Last week, House impeachment managers made an incredibly strong argument against Donald Trump. The former president’s lawyers struggled to convince anyone that he was innocent.
Still, 43 Republicans decided to vote to acquit the president. When explaining why, though, many are hinting that they thought Trump was guilty. This was the tact taken by Mitch McConnell during his Saturday speech.
South Dakota’s John Thune is the number 2 Republican in the senate. He recently released a statement about his vote. Like McConnell, he basically said that he thought Trump was guilty but let him get away with it for “constitutional reasons.”
The statement began, “The impeachment trial is over and former President Trump has been acquitted. My vote to acquit should not be viewed as exoneration for his conduct on January 6, 2021, or in the days and weeks leading up to it. What former President Trump did to undermine faith in our election system and disrupt the peaceful transfer of power is inexcusable.”
In the next paragraph, though, Thune excused the former president’s actions. He continued:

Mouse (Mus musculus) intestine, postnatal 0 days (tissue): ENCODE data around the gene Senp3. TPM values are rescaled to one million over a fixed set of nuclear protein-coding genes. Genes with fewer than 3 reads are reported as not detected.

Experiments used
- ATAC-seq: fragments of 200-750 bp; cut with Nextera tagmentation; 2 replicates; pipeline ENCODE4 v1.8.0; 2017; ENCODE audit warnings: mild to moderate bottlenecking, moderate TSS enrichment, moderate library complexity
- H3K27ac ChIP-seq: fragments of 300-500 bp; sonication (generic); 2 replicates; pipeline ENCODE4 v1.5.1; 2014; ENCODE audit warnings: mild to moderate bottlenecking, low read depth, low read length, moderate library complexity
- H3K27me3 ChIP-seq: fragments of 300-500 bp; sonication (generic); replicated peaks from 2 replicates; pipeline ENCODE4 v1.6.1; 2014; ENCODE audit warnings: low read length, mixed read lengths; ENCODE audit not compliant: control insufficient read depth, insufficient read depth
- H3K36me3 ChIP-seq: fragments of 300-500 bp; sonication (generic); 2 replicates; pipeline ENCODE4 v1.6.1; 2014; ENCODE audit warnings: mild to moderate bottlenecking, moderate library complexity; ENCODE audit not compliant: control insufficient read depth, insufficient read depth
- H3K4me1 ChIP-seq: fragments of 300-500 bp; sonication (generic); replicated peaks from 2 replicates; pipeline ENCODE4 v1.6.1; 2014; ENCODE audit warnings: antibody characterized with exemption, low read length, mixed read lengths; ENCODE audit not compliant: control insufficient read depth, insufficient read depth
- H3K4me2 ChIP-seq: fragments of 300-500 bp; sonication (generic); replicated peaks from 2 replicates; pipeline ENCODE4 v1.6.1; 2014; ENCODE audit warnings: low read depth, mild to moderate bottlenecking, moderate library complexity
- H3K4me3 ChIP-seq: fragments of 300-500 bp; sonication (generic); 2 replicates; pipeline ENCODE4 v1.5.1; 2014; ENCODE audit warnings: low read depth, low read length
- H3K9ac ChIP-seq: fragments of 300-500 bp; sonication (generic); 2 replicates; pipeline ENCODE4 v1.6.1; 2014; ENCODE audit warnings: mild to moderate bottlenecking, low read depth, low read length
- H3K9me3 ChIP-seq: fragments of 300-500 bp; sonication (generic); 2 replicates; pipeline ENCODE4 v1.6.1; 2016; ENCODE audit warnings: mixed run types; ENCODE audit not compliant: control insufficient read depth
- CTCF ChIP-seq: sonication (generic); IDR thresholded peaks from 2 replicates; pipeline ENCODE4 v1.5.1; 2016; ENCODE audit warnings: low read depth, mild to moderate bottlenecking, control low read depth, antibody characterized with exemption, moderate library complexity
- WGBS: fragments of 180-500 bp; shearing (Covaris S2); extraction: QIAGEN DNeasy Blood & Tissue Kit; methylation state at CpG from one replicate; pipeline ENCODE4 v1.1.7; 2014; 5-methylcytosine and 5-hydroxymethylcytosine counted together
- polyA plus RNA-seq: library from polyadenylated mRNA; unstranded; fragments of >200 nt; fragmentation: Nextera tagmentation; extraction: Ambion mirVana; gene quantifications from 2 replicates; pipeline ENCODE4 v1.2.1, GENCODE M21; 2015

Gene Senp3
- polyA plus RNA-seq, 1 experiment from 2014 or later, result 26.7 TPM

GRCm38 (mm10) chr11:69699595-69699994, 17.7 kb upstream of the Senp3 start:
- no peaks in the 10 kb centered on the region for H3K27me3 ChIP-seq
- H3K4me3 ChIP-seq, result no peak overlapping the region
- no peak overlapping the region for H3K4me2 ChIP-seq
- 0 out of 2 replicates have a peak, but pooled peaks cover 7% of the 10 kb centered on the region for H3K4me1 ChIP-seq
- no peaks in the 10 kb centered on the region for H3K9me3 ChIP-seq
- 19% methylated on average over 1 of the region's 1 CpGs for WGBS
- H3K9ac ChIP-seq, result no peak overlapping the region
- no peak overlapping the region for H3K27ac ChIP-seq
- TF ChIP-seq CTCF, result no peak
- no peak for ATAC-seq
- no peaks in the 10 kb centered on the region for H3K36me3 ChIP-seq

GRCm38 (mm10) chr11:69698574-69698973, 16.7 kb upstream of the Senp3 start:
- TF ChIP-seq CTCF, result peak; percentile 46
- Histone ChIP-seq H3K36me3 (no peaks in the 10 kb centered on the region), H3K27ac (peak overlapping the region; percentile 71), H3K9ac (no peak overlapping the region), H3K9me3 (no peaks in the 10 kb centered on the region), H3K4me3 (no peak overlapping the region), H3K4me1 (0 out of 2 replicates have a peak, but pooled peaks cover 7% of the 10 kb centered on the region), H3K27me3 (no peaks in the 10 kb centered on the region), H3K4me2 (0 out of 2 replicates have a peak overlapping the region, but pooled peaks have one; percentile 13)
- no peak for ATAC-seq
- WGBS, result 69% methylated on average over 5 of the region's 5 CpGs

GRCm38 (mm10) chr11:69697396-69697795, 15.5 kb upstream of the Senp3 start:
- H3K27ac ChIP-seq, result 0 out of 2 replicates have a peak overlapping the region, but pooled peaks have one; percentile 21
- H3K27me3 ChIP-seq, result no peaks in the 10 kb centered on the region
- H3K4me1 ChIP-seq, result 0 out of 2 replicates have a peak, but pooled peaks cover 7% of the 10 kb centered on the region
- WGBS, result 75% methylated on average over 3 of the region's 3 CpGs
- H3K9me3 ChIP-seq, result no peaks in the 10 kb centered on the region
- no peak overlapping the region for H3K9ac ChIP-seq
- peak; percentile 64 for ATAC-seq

“But he is no longer president. The Constitution is clear that the primary purpose of impeachment is removal from office, and that’s what I believe the Founders intended. I have great concerns with the Senate punishing a private citizen with the sole intent of disqualifying him from holding future office. Our Founders designed impeachment to be an extreme remedy and cautioned against its use as a political weapon. We should heed their caution. In our democracy, matters of representation should be left with the people, as the Founders intended.”
You can read the entire statement here
Todd Neikirk is a New Jersey based politics and technology writer. His work has been featured in psfk.com, foxsports.com and hillreporter.com. He enjoys sports, politics, comic books and spending time at the shore with his family.